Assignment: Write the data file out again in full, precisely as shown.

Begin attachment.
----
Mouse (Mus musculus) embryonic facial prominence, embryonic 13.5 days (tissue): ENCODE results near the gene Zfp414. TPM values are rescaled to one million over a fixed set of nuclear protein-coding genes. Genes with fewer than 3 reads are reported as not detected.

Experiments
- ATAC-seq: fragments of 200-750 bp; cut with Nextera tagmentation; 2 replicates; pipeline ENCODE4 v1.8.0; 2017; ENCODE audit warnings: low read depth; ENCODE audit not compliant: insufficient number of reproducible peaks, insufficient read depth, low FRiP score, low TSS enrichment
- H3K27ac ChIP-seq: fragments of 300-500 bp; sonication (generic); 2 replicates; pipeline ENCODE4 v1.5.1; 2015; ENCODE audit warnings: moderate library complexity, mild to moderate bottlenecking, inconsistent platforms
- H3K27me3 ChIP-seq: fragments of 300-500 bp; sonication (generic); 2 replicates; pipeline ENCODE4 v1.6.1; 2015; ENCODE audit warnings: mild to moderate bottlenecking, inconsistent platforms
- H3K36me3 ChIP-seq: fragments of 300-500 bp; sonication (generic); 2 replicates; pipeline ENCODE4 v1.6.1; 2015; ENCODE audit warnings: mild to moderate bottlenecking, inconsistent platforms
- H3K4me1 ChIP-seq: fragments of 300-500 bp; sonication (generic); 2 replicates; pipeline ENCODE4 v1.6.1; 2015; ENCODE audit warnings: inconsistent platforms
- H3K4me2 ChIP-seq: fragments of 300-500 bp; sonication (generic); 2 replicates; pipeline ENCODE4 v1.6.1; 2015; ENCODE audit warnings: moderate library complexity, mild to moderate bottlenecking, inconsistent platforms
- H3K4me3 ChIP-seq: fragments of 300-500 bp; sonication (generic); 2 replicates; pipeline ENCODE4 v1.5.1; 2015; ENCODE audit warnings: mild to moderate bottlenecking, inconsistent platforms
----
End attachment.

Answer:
Mouse (Mus musculus) embryonic facial prominence, embryonic 13.5 days (tissue): ENCODE results near the gene Zfp414. TPM values are rescaled to one million over a fixed set of nuclear protein-coding genes. Genes with fewer than 3 reads are reported as not detected.

Experiments
- ATAC-seq: fragments of 200-750 bp; cut with Nextera tagmentation; 2 replicates; pipeline ENCODE4 v1.8.0; 2017; ENCODE audit warnings: low read depth; ENCODE audit not compliant: insufficient number of reproducible peaks, insufficient read depth, low FRiP score, low TSS enrichment
- H3K27ac ChIP-seq: fragments of 300-500 bp; sonication (generic); 2 replicates; pipeline ENCODE4 v1.5.1; 2015; ENCODE audit warnings: moderate library complexity, mild to moderate bottlenecking, inconsistent platforms
- H3K27me3 ChIP-seq: fragments of 300-500 bp; sonication (generic); 2 replicates; pipeline ENCODE4 v1.6.1; 2015; ENCODE audit warnings: mild to moderate bottlenecking, inconsistent platforms
- H3K36me3 ChIP-seq: fragments of 300-500 bp; sonication (generic); 2 replicates; pipeline ENCODE4 v1.6.1; 2015; ENCODE audit warnings: mild to moderate bottlenecking, inconsistent platforms
- H3K4me1 ChIP-seq: fragments of 300-500 bp; sonication (generic); 2 replicates; pipeline ENCODE4 v1.6.1; 2015; ENCODE audit warnings: inconsistent platforms
- H3K4me2 ChIP-seq: fragments of 300-500 bp; sonication (generic); 2 replicates; pipeline ENCODE4 v1.6.1; 2015; ENCODE audit warnings: moderate library complexity, mild to moderate bottlenecking, inconsistent platforms
- H3K4me3 ChIP-seq: fragments of 300-500 bp; sonication (generic); 2 replicates; pipeline ENCODE4 v1.5.1; 2015; ENCODE audit warnings: mild to moderate bottlenecking, inconsistent platforms